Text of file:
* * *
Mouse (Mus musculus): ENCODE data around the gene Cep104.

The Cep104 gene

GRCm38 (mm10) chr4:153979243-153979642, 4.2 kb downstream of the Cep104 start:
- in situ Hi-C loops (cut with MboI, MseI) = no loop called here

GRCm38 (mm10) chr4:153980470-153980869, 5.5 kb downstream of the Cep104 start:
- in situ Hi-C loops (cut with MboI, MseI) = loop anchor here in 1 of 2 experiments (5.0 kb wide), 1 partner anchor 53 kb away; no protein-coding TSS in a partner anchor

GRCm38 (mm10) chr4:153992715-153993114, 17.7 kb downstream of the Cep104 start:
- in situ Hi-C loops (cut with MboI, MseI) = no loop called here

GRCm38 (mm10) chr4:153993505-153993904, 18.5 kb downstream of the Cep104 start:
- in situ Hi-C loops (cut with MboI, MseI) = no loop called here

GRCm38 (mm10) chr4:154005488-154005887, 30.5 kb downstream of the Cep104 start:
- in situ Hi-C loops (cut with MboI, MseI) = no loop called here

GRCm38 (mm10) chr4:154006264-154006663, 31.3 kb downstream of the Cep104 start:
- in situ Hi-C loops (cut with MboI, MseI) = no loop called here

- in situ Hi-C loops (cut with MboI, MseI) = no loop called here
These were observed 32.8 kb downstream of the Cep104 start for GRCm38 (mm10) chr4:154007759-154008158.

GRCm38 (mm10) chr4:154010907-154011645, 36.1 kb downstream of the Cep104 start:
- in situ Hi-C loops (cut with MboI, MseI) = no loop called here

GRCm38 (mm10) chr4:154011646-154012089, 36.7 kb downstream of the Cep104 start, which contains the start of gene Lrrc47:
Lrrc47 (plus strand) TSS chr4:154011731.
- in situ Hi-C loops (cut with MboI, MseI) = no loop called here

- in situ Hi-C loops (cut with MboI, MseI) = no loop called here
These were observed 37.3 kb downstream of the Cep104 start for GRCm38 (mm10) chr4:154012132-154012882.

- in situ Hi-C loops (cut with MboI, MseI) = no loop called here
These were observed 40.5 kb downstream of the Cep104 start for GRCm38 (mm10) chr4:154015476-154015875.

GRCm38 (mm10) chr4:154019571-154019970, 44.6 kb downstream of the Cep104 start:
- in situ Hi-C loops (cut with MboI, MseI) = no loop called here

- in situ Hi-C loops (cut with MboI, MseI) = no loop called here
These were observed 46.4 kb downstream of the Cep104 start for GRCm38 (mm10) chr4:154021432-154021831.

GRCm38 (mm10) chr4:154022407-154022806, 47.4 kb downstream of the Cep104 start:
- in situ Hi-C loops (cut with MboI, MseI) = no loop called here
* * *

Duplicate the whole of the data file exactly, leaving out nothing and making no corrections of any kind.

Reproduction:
Mouse (Mus musculus): ENCODE data around the gene Cep104.

The Cep104 gene

GRCm38 (mm10) chr4:153979243-153979642, 4.2 kb downstream of the Cep104 start:
- in situ Hi-C loops (cut with MboI, MseI) = no loop called here

GRCm38 (mm10) chr4:153980470-153980869, 5.5 kb downstream of the Cep104 start:
- in situ Hi-C loops (cut with MboI, MseI) = loop anchor here in 1 of 2 experiments (5.0 kb wide), 1 partner anchor 53 kb away; no protein-coding TSS in a partner anchor

GRCm38 (mm10) chr4:153992715-153993114, 17.7 kb downstream of the Cep104 start:
- in situ Hi-C loops (cut with MboI, MseI) = no loop called here

GRCm38 (mm10) chr4:153993505-153993904, 18.5 kb downstream of the Cep104 start:
- in situ Hi-C loops (cut with MboI, MseI) = no loop called here

GRCm38 (mm10) chr4:154005488-154005887, 30.5 kb downstream of the Cep104 start:
- in situ Hi-C loops (cut with MboI, MseI) = no loop called here

GRCm38 (mm10) chr4:154006264-154006663, 31.3 kb downstream of the Cep104 start:
- in situ Hi-C loops (cut with MboI, MseI) = no loop called here

- in situ Hi-C loops (cut with MboI, MseI) = no loop called here
These were observed 32.8 kb downstream of the Cep104 start for GRCm38 (mm10) chr4:154007759-154008158.

GRCm38 (mm10) chr4:154010907-154011645, 36.1 kb downstream of the Cep104 start:
- in situ Hi-C loops (cut with MboI, MseI) = no loop called here

GRCm38 (mm10) chr4:154011646-154012089, 36.7 kb downstream of the Cep104 start, which contains the start of gene Lrrc47:
Lrrc47 (plus strand) TSS chr4:154011731.
- in situ Hi-C loops (cut with MboI, MseI) = no loop called here

- in situ Hi-C loops (cut with MboI, MseI) = no loop called here
These were observed 37.3 kb downstream of the Cep104 start for GRCm38 (mm10) chr4:154012132-154012882.

- in situ Hi-C loops (cut with MboI, MseI) = no loop called here
These were observed 40.5 kb downstream of the Cep104 start for GRCm38 (mm10) chr4:154015476-154015875.

GRCm38 (mm10) chr4:154019571-154019970, 44.6 kb downstream of the Cep104 start:
- in situ Hi-C loops (cut with MboI, MseI) = no loop called here

- in situ Hi-C loops (cut with MboI, MseI) = no loop called here
These were observed 46.4 kb downstream of the Cep104 start for GRCm38 (mm10) chr4:154021432-154021831.

GRCm38 (mm10) chr4:154022407-154022806, 47.4 kb downstream of the Cep104 start:
- in situ Hi-C loops (cut with MboI, MseI) = no loop called here